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You are here: Home > All About Hand Dyeing > About Dyes > Dyes for Protein Fibers

Dyeing Protein Fibers


Dye protein fibers with acid dyes
Acid Dyes hot fuchsia

Jacquard Acid Dyes

Jacquard Acid Dyes are concentrated, powdered, hot water dyes that produce the most vibrant possible results on protein fibers including silk, wool, cashmere, alpaca, feathers, and most nylons. Don't be alarmed by the name--the only acid involved is the vinegar that you add.

Jacquard Acid Dye at Amazon
Jacquard Acid Turquoise at Amazon

Synthrapol for washing out
excess dye

Food Colorings are Acid Dyes

Butler's® Blue Food Color

All-Purpose Dye Also Contains Some Acid Dye All Purpose Dye at Amazon
Protein fibers include all fibers obtained from animals, such as wool, angora, mohair, cashmere, and camel's hair; they also include the insect-derived fiber, silk.

Proteins are made out of different combinations of the twenty essential amino acids. They are more complex than cellulose, which is made out of repeating units of a sugar, glucose, and thus there are more ways in which different dye chemicals can attach to them. There are, therefore, many more different substances which can be used to dye protein fibers.

All animal hair fibers, such as wool, are sensitive to high pHs. You will understand this intuitively if you have ever tried to wash your hair with a high pH bar soap, instead of the special pH-balanced detergents sold as shampoos! To dye wool, you must avoid the high pH of the soda ash recipes used to dye cotton. Most wool-dyeing recipes call for an acid such as acetic acid, white vinegar (which naturally contains acetic acid), or citric acid.

Silk is an animal fiber, made of protein, but it is less sensitive to high pH than animal hair fibers are. It can actually be dyed quite well with the same soda ash recipe used to dye cellulose fibers with fiber reactive dyes. The high pH tends to soften silk and remove some of its luster. Silk can also be dyed with all of the dyes that are used for wool.

Dyes for Protein Fibers

Acid Dyes

Acid dyes are the most popular dyes used on wool, and comprise a very wide range of different dyes. Some of the many different available acid dyes include food dyes, Washfast Acid dyes, Acid Leveling dyes, and One Shot dyes. For more information on acid dyes, see About Acid dyes.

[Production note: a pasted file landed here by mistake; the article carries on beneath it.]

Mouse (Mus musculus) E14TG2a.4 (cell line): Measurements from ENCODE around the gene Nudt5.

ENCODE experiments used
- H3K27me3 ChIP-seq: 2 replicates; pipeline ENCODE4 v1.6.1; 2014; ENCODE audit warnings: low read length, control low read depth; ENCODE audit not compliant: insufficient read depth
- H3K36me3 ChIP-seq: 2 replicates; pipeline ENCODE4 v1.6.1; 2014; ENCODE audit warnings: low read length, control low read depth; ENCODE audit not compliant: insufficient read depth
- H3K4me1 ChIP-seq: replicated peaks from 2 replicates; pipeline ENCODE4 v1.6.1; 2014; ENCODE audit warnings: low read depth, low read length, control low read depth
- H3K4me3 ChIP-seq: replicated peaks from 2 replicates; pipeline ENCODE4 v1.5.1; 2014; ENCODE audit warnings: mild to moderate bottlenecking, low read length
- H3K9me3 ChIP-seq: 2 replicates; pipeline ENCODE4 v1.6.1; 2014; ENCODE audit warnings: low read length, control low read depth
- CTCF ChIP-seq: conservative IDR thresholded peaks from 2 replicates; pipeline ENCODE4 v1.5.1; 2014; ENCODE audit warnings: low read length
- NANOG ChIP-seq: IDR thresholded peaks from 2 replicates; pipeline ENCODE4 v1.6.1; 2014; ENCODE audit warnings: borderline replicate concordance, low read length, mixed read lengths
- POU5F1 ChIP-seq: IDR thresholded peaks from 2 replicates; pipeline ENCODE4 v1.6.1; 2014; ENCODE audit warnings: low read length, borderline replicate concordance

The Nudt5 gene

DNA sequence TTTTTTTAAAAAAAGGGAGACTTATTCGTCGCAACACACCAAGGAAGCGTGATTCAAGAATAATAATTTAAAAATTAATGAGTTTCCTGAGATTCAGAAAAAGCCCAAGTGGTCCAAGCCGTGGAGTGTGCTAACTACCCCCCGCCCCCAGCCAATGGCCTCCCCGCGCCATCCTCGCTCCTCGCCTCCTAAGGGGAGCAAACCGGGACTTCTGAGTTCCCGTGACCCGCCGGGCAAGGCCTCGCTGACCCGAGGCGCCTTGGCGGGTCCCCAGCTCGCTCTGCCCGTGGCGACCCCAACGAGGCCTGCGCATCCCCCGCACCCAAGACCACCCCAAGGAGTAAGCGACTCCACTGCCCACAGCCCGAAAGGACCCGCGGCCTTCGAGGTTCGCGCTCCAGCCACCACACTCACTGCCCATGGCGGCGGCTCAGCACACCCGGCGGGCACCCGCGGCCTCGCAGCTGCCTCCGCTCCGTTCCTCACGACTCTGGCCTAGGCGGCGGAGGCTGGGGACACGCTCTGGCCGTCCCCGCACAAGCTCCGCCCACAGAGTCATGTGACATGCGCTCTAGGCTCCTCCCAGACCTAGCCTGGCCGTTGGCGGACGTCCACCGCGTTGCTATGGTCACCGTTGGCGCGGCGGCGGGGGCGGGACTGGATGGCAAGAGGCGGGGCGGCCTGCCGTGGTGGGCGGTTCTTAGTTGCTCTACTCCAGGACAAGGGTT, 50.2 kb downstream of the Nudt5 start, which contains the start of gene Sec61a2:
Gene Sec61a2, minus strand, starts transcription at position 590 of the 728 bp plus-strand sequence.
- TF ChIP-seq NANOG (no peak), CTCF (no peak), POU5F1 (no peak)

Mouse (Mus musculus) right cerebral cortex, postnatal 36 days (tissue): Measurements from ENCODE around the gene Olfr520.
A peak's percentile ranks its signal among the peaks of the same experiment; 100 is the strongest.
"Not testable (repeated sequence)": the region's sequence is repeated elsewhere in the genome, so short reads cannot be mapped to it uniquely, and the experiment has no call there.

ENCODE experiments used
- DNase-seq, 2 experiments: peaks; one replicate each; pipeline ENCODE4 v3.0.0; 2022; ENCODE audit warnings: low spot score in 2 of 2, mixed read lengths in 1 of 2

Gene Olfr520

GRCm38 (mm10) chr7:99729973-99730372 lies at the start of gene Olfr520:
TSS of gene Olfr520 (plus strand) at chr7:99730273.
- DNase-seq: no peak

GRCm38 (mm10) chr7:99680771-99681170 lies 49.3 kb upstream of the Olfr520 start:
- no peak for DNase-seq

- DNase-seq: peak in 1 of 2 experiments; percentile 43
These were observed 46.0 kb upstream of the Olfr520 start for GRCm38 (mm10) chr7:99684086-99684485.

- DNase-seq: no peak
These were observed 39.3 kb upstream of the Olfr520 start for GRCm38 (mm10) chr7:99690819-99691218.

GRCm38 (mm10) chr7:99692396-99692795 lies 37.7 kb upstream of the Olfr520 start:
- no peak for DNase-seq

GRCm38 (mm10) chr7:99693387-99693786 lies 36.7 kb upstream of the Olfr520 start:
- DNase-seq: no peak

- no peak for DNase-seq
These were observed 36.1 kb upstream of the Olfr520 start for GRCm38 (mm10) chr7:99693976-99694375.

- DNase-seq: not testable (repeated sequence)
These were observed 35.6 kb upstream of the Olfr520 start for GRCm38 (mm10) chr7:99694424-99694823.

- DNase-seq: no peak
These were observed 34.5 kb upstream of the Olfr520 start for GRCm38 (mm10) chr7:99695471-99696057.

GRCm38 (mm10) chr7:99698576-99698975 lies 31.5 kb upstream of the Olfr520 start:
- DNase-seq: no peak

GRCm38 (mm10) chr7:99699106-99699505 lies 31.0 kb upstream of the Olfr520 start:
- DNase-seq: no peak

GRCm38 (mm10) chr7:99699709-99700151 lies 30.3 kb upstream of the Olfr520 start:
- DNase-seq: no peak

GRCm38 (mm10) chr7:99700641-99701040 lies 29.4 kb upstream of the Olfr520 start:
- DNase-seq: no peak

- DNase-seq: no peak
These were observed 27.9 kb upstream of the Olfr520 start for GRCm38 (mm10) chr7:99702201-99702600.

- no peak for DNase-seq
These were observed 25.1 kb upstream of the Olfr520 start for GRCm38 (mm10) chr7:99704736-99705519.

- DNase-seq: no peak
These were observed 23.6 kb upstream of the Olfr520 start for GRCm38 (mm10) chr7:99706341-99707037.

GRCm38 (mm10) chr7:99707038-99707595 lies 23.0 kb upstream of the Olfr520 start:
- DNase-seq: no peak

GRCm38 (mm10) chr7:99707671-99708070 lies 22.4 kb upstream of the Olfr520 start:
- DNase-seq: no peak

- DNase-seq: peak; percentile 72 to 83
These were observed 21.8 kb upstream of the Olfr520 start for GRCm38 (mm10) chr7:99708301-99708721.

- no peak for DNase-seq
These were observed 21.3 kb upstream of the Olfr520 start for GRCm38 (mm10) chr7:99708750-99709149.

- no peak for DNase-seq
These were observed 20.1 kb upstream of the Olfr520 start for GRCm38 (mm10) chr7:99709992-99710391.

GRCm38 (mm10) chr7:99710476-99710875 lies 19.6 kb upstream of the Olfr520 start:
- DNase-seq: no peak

Fiber reactive dyes more commonly used on cellulose (cotton etc.)

Information on how to use fiber reactive dyes such as Procion MX, Cibacron F/Sabracron F, and Drimarene K as acid dyes for protein fibers has been moved to a new page on Reactive dyes on protein fibers.

Natural Dyes

Many natural dyes work very well on protein fibers, such as wool. Most will require a mordant, such as alum, copper, tin, or iron. See the page, About Natural Dyes.

Lanaset Dyes

The longest lasting, most wash-resistant, richest of hand dyes available for dyeing wool in the US are the Lanaset/Sabraset/Telana dyes. Unlike other dyes for wool, Lanaset dyes can be washed in hot water without fading badly. They are often difficult to obtain other countries in quantities small enough for hand dyeing.

Vinyl Sulfone Dyes

Vinyl sulfone dyes (vinyl sulphone, if you are British), also known as Remazol dyes after the trademarked name under which they were first introduced, are a type of fiber reacfive dye that is often used in silk painting. They are fiber reactive dyes whioch will react with cellulose at high pH, or with protein under hot acid conditions. Unlike other fiber reactive dyes, they contain a masking group which protects the reactive portion of the dye from reacting with the water in which the dye is dissolved, so these dyes will stay good for quite a long time after being dissolved in water, and are customarily purchased as liquids. The masking group can be removed from the dye under hot acid conditions, after which the dye will react with a protein fiber. Both steps may be accomplished by simmering wool with the vinyl sulfone dyes for 45 minutes; see Vinyl Sulfone Fiber Reactive Dyes.

Basic Dyes

Wool can also be dyed with the same Basic dyes that are used for acrylic fibers; the colors can be very bright, but the lightfastness is very poor, and the toxicity of the dyes is sufficiently significant that they should not be used in a home kitchen, but restricted to use in a dye studio or lab in which eating is never allowed.

Vat Dyes

Vat dyes, such as indigo, can also be used to dye wool and other protein fibers.

All purpose dyes

All purpose dyes can be used to dye protein fibers, because they include an acid dye in their mixture. See All Purpose Dyes.

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Page created: May 5, 2003
Last updated: October 30, 2009
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